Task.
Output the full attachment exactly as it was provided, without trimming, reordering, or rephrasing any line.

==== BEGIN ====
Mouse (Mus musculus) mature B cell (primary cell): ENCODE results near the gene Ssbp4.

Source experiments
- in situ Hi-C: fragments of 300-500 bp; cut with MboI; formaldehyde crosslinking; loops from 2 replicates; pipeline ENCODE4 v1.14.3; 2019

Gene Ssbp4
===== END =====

Mouse (Mus musculus) mature B cell (primary cell): ENCODE results near the gene Ssbp4.

Source experiments
- in situ Hi-C: fragments of 300-500 bp; cut with MboI; formaldehyde crosslinking; loops from 2 replicates; pipeline ENCODE4 v1.14.3; 2019

Gene Ssbp4